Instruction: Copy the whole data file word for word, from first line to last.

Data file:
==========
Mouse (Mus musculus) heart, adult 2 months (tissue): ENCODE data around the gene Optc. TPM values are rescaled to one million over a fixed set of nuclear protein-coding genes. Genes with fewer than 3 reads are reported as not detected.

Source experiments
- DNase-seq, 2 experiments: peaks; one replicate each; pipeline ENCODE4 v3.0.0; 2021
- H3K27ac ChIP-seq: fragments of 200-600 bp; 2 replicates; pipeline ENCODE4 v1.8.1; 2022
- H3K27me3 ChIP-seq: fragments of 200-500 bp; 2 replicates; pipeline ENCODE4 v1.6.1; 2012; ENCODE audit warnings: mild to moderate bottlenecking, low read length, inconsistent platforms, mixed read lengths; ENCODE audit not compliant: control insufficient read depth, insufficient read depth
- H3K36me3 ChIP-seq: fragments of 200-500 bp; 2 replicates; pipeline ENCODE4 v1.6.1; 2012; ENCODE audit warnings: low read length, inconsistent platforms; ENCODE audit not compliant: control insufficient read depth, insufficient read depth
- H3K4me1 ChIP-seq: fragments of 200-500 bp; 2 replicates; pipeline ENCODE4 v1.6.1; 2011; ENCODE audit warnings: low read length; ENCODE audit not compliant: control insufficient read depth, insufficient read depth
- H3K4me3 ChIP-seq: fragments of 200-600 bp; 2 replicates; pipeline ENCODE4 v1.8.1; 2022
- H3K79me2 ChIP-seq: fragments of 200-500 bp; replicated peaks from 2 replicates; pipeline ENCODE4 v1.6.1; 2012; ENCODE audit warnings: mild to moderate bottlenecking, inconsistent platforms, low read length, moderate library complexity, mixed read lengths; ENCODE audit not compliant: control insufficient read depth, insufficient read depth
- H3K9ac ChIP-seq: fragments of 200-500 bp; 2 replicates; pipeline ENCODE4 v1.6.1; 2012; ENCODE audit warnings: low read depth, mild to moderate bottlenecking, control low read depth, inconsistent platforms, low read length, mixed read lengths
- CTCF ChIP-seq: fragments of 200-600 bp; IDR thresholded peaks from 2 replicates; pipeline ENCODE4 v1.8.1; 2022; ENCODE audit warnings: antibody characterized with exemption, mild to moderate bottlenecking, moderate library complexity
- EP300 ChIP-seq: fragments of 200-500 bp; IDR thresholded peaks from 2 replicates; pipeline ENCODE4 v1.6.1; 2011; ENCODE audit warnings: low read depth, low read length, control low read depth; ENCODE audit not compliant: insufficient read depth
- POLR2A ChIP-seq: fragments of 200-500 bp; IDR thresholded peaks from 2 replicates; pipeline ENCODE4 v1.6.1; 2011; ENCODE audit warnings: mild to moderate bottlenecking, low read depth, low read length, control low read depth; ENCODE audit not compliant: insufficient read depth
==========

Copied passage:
Mouse (Mus musculus) heart, adult 2 months (tissue): ENCODE data around the gene Optc. TPM values are rescaled to one million over a fixed set of nuclear protein-coding genes. Genes with fewer than 3 reads are reported as not detected.

Source experiments
- DNase-seq, 2 experiments: peaks; one replicate each; pipeline ENCODE4 v3.0.0; 2021
- H3K27ac ChIP-seq: fragments of 200-600 bp; 2 replicates; pipeline ENCODE4 v1.8.1; 2022
- H3K27me3 ChIP-seq: fragments of 200-500 bp; 2 replicates; pipeline ENCODE4 v1.6.1; 2012; ENCODE audit warnings: mild to moderate bottlenecking, low read length, inconsistent platforms, mixed read lengths; ENCODE audit not compliant: control insufficient read depth, insufficient read depth
- H3K36me3 ChIP-seq: fragments of 200-500 bp; 2 replicates; pipeline ENCODE4 v1.6.1; 2012; ENCODE audit warnings: low read length, inconsistent platforms; ENCODE audit not compliant: control insufficient read depth, insufficient read depth
- H3K4me1 ChIP-seq: fragments of 200-500 bp; 2 replicates; pipeline ENCODE4 v1.6.1; 2011; ENCODE audit warnings: low read length; ENCODE audit not compliant: control insufficient read depth, insufficient read depth
- H3K4me3 ChIP-seq: fragments of 200-600 bp; 2 replicates; pipeline ENCODE4 v1.8.1; 2022
- H3K79me2 ChIP-seq: fragments of 200-500 bp; replicated peaks from 2 replicates; pipeline ENCODE4 v1.6.1; 2012; ENCODE audit warnings: mild to moderate bottlenecking, inconsistent platforms, low read length, moderate library complexity, mixed read lengths; ENCODE audit not compliant: control insufficient read depth, insufficient read depth
- H3K9ac ChIP-seq: fragments of 200-500 bp; 2 replicates; pipeline ENCODE4 v1.6.1; 2012; ENCODE audit warnings: low read depth, mild to moderate bottlenecking, control low read depth, inconsistent platforms, low read length, mixed read lengths
- CTCF ChIP-seq: fragments of 200-600 bp; IDR thresholded peaks from 2 replicates; pipeline ENCODE4 v1.8.1; 2022; ENCODE audit warnings: antibody characterized with exemption, mild to moderate bottlenecking, moderate library complexity
- EP300 ChIP-seq: fragments of 200-500 bp; IDR thresholded peaks from 2 replicates; pipeline ENCODE4 v1.6.1; 2011; ENCODE audit warnings: low read depth, low read length, control low read depth; ENCODE audit not compliant: insufficient read depth
- POLR2A ChIP-seq: fragments of 200-500 bp; IDR thresholded peaks from 2 replicates; pipeline ENCODE4 v1.6.1; 2011; ENCODE audit warnings: mild to moderate bottlenecking, low read depth, low read length, control low read depth; ENCODE audit not compliant: insufficient read depth